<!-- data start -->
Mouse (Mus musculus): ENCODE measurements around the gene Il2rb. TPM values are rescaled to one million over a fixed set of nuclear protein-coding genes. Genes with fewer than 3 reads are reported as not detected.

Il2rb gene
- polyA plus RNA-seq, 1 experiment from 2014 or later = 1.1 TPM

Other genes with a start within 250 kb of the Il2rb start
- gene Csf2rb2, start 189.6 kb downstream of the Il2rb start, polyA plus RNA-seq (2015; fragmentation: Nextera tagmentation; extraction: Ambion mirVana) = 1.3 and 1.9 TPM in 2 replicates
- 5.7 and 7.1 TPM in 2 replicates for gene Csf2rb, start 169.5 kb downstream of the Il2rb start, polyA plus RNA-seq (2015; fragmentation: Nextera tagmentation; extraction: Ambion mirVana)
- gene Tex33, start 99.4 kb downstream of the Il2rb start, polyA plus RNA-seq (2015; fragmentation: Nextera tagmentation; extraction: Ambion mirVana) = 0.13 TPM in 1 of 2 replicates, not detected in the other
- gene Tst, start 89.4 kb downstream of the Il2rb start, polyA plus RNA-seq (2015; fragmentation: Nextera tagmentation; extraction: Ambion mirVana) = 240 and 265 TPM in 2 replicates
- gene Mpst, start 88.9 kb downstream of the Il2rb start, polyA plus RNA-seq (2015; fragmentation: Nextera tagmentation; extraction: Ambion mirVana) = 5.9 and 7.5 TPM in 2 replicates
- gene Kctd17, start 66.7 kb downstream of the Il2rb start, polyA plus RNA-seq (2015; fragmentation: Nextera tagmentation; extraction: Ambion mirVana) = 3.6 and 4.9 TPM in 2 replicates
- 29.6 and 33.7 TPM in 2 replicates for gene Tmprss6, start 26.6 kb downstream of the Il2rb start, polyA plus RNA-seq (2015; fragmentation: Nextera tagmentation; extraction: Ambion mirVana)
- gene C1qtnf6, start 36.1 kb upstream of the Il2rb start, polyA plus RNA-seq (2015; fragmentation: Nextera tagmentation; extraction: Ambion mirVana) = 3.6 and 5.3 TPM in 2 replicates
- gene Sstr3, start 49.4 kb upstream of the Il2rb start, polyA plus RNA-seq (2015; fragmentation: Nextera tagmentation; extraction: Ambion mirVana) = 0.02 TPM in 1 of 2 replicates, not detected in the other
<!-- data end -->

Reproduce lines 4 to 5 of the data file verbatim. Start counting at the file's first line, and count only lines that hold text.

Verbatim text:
Other genes with a start within 250 kb of the Il2rb start
- gene Csf2rb2, start 189.6 kb downstream of the Il2rb start, polyA plus RNA-seq (2015; fragmentation: Nextera tagmentation; extraction: Ambion mirVana) = 1.3 and 1.9 TPM in 2 replicates